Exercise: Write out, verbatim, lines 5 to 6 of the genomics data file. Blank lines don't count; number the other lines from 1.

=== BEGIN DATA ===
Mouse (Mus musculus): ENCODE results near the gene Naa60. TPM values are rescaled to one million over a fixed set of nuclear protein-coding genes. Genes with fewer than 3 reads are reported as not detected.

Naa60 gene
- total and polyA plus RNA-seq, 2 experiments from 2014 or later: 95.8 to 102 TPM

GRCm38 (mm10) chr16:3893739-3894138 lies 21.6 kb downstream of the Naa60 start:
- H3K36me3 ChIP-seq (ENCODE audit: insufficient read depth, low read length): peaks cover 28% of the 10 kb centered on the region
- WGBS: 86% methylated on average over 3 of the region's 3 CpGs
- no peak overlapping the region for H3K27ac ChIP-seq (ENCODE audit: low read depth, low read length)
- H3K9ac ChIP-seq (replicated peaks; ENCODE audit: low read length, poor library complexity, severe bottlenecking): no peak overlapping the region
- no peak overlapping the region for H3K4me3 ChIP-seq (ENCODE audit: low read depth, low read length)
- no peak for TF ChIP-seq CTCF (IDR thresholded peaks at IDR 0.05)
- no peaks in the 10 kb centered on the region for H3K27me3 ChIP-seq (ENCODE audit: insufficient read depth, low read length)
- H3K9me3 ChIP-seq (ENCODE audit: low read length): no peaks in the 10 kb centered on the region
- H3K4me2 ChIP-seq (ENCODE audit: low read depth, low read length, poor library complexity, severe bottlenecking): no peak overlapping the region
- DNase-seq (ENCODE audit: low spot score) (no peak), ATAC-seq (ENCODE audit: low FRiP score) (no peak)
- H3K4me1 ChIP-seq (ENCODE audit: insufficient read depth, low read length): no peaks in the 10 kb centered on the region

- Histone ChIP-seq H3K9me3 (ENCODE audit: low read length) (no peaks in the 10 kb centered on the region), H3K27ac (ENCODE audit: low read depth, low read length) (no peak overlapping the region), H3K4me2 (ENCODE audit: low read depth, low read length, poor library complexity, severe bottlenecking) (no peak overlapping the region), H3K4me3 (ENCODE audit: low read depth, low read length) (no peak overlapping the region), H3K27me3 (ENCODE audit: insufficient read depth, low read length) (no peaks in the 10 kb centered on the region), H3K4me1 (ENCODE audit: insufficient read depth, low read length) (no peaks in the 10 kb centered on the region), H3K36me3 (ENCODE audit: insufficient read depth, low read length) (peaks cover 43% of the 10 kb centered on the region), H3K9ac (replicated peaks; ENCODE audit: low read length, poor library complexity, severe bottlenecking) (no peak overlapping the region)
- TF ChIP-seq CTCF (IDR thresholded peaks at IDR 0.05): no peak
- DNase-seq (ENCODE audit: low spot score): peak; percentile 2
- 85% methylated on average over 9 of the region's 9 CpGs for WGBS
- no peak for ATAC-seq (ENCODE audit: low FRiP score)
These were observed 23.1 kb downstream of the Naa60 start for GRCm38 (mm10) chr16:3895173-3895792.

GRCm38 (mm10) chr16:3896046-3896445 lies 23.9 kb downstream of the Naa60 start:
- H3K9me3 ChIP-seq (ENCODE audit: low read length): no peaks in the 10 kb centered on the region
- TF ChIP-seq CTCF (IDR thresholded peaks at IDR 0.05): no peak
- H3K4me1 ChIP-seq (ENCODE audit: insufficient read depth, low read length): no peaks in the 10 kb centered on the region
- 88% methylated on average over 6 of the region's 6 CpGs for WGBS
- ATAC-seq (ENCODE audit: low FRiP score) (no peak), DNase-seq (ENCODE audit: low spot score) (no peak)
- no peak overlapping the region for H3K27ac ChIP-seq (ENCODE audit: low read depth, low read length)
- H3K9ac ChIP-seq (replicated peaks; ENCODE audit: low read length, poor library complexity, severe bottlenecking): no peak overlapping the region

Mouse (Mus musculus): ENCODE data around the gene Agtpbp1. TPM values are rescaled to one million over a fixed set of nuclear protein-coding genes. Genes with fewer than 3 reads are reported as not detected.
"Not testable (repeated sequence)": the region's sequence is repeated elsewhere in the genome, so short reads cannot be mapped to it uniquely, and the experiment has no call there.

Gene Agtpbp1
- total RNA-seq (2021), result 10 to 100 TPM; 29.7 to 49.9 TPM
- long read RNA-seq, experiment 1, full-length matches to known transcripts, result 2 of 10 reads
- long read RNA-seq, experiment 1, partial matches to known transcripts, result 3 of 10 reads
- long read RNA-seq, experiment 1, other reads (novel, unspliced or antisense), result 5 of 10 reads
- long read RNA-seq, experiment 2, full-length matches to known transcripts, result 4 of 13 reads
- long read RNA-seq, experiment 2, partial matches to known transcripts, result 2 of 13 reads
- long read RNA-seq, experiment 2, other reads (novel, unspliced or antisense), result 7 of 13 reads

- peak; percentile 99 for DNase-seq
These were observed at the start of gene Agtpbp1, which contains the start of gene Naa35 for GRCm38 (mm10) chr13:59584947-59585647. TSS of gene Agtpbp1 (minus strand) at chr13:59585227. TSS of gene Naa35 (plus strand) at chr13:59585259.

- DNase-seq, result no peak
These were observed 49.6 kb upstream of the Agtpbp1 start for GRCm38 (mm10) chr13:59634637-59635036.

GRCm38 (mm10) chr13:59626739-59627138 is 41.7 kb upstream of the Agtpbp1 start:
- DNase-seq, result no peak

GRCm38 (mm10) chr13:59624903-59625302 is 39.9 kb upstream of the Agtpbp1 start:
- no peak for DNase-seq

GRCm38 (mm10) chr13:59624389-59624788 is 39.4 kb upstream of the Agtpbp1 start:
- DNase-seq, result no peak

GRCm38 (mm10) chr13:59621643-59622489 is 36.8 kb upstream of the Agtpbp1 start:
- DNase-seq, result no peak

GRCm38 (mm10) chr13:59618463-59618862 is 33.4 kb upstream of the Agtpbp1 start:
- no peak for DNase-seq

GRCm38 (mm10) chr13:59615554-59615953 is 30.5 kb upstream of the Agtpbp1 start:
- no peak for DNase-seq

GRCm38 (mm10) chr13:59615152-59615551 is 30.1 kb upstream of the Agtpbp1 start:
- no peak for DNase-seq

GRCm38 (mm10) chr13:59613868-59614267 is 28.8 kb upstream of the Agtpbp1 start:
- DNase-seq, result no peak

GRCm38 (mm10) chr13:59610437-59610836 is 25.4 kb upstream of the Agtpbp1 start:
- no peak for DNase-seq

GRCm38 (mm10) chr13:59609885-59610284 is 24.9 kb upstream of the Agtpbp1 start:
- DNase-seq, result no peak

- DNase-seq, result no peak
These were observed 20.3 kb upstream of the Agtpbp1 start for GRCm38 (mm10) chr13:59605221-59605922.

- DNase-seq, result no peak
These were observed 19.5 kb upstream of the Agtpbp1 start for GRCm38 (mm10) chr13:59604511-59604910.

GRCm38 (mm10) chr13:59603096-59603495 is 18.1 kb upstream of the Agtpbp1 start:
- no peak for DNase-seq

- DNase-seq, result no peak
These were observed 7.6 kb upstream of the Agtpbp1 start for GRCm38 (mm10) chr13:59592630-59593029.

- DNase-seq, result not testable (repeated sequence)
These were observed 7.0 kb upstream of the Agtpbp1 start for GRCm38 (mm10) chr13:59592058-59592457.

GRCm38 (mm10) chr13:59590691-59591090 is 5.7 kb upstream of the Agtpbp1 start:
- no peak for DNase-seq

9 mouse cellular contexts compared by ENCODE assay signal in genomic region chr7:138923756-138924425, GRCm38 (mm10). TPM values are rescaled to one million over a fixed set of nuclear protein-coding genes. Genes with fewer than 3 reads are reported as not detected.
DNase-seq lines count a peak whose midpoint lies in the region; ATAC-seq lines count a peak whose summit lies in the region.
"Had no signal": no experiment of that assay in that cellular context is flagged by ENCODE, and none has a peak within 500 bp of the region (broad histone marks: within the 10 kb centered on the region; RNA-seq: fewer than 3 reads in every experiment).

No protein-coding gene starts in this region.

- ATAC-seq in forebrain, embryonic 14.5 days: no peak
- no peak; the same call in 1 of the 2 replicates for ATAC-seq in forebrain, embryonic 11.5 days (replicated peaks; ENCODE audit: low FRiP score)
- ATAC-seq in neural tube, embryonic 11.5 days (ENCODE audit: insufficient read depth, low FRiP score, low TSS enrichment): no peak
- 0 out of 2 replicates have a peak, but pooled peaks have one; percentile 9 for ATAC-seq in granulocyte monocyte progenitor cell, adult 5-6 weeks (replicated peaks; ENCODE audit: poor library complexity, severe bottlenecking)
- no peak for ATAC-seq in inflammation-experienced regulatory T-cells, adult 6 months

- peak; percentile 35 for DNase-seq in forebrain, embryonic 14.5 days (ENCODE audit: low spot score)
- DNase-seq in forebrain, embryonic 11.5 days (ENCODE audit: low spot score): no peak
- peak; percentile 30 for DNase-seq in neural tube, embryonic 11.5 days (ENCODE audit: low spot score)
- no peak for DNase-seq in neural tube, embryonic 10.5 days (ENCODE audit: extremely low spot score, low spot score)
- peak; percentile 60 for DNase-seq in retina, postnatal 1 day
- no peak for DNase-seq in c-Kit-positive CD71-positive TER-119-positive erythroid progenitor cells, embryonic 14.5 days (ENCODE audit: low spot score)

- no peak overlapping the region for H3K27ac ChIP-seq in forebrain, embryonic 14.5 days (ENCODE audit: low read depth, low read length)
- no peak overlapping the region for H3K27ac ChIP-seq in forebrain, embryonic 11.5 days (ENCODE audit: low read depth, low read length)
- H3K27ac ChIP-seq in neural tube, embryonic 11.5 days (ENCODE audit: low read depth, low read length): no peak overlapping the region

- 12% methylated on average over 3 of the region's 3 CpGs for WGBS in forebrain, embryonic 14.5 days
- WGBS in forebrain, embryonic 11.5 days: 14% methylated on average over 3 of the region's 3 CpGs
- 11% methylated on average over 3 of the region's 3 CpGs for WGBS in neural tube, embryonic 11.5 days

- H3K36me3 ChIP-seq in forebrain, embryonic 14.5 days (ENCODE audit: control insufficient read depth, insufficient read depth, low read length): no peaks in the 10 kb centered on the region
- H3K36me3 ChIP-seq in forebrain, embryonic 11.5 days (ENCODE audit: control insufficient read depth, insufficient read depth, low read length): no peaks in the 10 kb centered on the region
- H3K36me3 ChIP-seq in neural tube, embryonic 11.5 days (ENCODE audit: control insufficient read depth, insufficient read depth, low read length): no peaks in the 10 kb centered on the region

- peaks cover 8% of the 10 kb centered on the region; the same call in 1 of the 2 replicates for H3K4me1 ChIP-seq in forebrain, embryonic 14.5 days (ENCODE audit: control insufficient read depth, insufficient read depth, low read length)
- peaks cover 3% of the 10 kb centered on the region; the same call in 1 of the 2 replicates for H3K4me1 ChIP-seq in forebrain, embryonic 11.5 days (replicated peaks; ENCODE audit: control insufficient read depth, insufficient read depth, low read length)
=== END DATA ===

- H3K36me3 ChIP-seq (ENCODE audit: insufficient read depth, low read length): peaks cover 28% of the 10 kb centered on the region
- WGBS: 86% methylated on average over 3 of the region's 3 CpGs